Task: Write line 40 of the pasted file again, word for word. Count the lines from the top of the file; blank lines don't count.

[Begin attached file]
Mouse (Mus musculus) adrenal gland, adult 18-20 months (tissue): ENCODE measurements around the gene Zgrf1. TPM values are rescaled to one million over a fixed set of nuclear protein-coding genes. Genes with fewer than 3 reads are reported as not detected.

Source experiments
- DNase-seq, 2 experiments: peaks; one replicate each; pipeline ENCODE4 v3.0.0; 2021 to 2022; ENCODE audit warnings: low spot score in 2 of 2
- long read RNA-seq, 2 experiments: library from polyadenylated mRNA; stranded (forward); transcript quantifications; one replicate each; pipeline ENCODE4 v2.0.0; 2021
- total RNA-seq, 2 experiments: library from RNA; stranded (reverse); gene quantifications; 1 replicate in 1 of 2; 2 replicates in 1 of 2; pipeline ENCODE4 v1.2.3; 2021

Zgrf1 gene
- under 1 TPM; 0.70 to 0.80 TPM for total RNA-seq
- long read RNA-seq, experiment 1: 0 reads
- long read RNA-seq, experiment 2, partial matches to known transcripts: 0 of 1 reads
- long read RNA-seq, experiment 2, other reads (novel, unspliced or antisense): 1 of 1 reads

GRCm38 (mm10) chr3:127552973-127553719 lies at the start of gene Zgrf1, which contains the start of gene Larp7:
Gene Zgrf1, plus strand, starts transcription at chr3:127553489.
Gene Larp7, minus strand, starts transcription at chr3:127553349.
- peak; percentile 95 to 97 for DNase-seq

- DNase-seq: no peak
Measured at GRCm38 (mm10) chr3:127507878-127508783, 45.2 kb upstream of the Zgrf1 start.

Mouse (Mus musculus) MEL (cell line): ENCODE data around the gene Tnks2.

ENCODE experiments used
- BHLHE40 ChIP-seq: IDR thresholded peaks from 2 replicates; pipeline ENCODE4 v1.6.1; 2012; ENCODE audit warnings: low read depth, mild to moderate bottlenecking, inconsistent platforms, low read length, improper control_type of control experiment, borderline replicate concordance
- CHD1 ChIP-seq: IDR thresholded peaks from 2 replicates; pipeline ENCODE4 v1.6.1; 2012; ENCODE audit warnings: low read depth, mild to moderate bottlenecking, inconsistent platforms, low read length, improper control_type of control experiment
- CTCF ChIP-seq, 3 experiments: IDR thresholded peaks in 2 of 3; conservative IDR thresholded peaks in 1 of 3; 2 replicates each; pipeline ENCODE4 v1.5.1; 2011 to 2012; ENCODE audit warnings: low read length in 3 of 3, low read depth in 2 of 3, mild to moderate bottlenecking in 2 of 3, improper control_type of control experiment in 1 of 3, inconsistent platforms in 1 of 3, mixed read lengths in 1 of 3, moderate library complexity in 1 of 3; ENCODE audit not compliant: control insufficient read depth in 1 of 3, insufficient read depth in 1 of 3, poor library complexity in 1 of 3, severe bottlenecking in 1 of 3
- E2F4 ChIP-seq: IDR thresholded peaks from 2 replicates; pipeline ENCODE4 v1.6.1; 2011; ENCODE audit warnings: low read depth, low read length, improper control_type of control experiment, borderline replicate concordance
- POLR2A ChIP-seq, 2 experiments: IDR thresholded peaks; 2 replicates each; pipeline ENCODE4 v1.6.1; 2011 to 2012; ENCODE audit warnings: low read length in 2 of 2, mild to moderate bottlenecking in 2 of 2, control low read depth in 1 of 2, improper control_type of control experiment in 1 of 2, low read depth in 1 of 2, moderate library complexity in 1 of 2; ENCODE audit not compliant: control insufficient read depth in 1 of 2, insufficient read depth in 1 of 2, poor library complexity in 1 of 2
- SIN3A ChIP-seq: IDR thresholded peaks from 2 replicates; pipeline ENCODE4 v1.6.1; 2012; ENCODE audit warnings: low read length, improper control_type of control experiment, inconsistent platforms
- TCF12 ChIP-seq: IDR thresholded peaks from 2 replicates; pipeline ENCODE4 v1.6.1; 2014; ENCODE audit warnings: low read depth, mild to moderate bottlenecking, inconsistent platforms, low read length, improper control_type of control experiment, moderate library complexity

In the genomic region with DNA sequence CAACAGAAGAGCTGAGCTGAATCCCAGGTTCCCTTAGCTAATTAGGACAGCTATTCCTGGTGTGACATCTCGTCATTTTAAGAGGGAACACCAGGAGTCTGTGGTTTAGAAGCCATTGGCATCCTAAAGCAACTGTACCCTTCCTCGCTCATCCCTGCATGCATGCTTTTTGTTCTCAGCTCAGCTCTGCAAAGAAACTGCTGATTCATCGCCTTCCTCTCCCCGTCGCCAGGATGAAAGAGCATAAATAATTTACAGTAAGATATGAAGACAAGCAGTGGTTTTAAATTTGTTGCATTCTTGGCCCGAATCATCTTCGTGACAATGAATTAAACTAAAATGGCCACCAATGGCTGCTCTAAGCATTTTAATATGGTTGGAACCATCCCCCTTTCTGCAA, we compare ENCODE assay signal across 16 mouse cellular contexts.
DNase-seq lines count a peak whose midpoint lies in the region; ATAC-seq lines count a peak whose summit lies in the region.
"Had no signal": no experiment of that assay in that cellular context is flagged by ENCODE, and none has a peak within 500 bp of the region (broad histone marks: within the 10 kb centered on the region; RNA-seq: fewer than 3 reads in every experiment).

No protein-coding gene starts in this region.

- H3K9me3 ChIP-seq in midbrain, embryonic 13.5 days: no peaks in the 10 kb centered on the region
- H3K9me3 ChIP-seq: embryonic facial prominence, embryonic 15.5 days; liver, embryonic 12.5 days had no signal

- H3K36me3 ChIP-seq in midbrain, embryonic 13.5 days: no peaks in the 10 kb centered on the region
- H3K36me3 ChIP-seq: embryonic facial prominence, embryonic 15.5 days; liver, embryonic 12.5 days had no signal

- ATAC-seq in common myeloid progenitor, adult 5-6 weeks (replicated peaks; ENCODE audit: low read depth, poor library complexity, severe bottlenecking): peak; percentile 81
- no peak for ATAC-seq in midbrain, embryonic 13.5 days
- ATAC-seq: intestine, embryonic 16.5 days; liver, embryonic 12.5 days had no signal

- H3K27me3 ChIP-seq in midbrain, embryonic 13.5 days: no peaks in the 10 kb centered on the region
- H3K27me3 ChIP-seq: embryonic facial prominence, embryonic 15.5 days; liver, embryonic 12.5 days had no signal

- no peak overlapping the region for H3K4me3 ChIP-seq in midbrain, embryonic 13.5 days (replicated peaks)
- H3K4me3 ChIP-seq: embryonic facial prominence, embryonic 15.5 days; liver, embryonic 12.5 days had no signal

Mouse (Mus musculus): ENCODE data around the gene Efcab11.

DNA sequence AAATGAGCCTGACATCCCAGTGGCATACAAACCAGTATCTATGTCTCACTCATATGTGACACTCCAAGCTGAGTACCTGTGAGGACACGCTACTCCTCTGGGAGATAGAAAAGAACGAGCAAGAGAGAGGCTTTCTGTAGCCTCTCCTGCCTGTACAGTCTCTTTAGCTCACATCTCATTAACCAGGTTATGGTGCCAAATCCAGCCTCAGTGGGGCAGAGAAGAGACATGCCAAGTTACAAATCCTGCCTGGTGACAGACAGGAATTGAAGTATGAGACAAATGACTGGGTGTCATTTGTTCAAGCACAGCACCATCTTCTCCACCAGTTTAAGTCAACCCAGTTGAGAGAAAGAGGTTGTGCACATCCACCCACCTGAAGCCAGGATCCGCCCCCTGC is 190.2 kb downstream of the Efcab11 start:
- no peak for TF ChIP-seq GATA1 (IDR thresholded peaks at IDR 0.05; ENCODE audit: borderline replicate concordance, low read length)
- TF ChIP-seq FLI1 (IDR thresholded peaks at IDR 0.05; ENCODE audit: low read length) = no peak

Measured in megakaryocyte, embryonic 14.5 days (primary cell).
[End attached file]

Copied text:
- H3K4me3 ChIP-seq: embryonic facial prominence, embryonic 15.5 days; liver, embryonic 12.5 days had no signal